My plan was simple: sit in and survive. I had no idea what to expect from anything—the course, the riders, or myself. I was determined to observe and learn from the experience.

Nervously, the pack approached the downhill prior to the turn. In close quarters (and I do mean close) we accelerated, spreading out vertically, while the horizontal lines remained. Mercifully, everyone held their lines and we were through!

Furiously pumping out of their saddles, the pack surged downhill to the base of the "climb". Much ado about nothing. Everyone re-formed during the climb and we crossed the line to start lap number two in much the same condition as lap one.

Several more laps passed in this manner. I experimented with my pack position for the downhill turn, on one lap I even came through it first. I was poking and prodding, finding gaps and filling them, while watching the pack and teams interact.

I felt good. Really good. Surprisingly good. So much so that during laps six and seven I removed my knee warmers (one each lap). As we rode the long flat approaching the downhill I dropped to the back, unclipped a pedal, figure-foured my leg over the top bar, and took off the warmer, stuffing it into my jersey. Both times I was able to re-connect with the pack without stress. In fact, the quick sprint enlivened my legs and gave me confidence.

"Here we go" I decided, and I hammered it for the 300 yards to the line.

I easily crossed first (and to this day I have no idea if it truly was a bonus lap), sat up, and coasted. It seemed like a long time before the pack caught me. I let it pass and rejoined somewhere in the middle

"So," I thought, "I think I've got the hang of this."

I knew I could hang in, but could I compete?  I committed myself to stay near the front. I'd see what would happen. I expected chaos, but I thought that if I was near the front, a top 10 finish would be cool.

I was, after all, just sitting in.

We finished lap 9 and got the bell for the final lap. Things got interesting. Two teams jockeyed for position near the front. Since I was alone, I was able to slide into the seams and hold a position. No elbows necessary. As we approached the turn I was electrically attuned to everything. I saw the two lines in front of me, felt my machine working smoothly beneath my beating engine, and sensed the approach of the pack behind me.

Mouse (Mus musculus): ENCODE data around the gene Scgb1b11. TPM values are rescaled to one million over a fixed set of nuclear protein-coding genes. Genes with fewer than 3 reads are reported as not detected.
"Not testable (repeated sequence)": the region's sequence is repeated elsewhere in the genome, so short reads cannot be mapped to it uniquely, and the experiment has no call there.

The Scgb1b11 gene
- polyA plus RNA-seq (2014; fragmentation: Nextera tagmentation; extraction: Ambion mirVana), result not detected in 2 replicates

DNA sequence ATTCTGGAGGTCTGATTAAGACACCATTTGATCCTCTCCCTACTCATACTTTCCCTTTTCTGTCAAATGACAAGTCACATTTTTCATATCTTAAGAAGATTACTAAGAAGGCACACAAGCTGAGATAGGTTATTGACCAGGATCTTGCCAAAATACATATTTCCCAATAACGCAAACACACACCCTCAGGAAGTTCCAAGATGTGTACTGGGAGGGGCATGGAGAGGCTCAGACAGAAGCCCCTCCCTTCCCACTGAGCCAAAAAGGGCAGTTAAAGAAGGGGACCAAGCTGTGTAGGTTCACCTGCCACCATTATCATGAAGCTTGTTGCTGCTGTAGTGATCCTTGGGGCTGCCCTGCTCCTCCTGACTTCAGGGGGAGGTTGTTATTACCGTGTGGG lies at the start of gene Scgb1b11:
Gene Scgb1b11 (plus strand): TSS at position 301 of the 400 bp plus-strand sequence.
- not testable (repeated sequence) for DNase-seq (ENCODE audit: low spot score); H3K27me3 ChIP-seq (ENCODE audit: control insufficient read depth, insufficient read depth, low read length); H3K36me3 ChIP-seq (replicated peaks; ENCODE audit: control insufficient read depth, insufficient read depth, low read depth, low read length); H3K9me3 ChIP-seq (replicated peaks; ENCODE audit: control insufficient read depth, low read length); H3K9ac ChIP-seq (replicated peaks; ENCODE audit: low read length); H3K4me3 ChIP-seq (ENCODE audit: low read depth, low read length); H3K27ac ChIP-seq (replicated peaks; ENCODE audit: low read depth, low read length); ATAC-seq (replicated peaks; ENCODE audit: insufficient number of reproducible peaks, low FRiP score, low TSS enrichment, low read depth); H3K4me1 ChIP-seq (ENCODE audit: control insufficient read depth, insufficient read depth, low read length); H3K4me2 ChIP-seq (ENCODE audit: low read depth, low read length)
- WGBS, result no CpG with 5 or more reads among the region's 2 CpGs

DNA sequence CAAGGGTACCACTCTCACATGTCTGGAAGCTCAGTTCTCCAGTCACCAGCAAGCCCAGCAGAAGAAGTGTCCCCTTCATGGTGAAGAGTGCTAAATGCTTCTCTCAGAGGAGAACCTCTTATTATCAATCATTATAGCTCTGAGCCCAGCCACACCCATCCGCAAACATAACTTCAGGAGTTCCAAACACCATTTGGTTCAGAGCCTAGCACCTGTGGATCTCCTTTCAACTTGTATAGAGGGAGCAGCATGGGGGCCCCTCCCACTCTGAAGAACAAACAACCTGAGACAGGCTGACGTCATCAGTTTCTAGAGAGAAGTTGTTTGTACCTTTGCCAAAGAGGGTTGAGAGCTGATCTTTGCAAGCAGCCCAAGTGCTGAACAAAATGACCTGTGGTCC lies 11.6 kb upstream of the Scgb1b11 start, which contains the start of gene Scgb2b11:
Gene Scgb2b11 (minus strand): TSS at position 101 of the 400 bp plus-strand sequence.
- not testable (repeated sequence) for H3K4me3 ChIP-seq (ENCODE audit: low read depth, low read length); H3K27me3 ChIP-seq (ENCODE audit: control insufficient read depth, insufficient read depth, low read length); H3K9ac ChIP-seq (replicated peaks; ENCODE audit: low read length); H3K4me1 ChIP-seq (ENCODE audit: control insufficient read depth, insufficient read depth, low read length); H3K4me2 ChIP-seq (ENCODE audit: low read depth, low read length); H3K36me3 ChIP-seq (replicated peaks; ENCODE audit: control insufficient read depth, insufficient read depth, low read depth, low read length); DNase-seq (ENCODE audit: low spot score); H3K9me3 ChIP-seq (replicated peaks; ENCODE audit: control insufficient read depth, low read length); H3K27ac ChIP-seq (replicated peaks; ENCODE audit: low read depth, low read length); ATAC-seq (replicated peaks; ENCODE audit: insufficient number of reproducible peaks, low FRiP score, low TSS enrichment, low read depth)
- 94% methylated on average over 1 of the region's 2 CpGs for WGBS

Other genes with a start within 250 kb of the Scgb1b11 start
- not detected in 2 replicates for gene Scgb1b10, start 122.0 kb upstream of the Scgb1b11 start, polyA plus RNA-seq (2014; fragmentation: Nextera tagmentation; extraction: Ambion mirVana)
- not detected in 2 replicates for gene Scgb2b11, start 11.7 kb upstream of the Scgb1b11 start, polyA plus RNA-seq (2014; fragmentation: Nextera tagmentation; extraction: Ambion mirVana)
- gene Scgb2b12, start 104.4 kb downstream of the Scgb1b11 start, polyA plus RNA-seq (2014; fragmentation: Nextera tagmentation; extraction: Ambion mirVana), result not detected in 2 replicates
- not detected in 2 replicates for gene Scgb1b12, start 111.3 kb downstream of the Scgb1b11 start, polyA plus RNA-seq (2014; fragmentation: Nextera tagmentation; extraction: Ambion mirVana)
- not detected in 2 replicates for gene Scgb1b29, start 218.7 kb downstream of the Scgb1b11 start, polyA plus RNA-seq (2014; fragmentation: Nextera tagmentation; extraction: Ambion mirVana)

We came out of the turn and the teams hit the afterburners. I was in the slipstream and got pulled along at more than 38mph. I barely had to pedal as the huge draft sucked me forward. Riders took their pulls and dropped from the line, tossed out of the passing train like so much garbage.

I was watching a battle of attrition between the two teams, and I was right in the middle of it.

At about 500 yards it all dissolved into individual efforts. The trains were gone, and 5 of us remained. I was still riding someone's wheel when we came to 300 yards. Someone attacked. Two went with him.

It was the three of us for the line.

I had a lot left in the tank as I took up position between the two other sprinters. There was plenty of room as we approached the line, three across.
I powered toward the line. Tunnel-vision. Ears echoed the wind and the sounds of the crowd. Cowbells clanged as I sucked wind deep into my heaving chest. My legs pumped with adrenalized fury. They felt good, warm. No lactic acid burn (yet). No scream to stop. Acceleration.

Three across, we approached the line. Podium already in hand. Victory in reach. In my first race I would be first. I was about to win!
And what did I win?

A broken collarbone.

On to Tales of Titanium Caterpillars→

Friday, April 9, 2010

FLANDERS! (2010 Ronde van Vlaanderen)

I may never erase that race from my DVR.

Ever. Never-ever.

A race to make a hard man weak. David Millar is shattered →


It made this 40-something fanboy (me!) into a pre-pubescent, squealing mass of hysteria.